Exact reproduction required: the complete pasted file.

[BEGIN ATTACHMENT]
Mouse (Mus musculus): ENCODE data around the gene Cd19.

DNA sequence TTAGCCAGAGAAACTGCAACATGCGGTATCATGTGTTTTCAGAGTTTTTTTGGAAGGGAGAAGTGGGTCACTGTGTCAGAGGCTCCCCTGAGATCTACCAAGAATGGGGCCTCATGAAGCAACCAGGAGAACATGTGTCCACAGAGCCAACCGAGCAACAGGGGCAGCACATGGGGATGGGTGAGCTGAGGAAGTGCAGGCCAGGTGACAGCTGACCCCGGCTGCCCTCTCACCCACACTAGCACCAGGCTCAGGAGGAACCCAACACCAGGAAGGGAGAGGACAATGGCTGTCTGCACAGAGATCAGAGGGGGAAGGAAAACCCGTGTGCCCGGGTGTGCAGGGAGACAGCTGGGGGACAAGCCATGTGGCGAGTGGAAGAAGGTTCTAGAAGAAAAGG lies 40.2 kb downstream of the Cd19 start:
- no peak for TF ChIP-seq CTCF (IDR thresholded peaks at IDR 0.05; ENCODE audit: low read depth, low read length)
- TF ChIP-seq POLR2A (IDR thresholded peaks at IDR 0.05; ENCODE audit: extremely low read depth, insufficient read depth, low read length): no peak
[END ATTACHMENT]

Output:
Mouse (Mus musculus): ENCODE data around the gene Cd19.

DNA sequence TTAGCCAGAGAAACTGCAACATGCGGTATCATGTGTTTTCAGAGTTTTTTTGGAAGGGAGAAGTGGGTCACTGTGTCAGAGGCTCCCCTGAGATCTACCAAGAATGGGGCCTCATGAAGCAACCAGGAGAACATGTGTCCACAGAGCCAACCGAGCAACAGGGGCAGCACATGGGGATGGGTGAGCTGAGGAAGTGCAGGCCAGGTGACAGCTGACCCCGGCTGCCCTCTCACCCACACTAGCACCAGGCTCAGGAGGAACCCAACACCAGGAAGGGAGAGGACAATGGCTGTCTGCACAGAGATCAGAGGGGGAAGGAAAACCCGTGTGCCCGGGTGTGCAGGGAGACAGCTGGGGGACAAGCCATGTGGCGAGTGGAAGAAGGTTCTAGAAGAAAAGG lies 40.2 kb downstream of the Cd19 start:
- no peak for TF ChIP-seq CTCF (IDR thresholded peaks at IDR 0.05; ENCODE audit: low read depth, low read length)
- TF ChIP-seq POLR2A (IDR thresholded peaks at IDR 0.05; ENCODE audit: extremely low read depth, insufficient read depth, low read length): no peak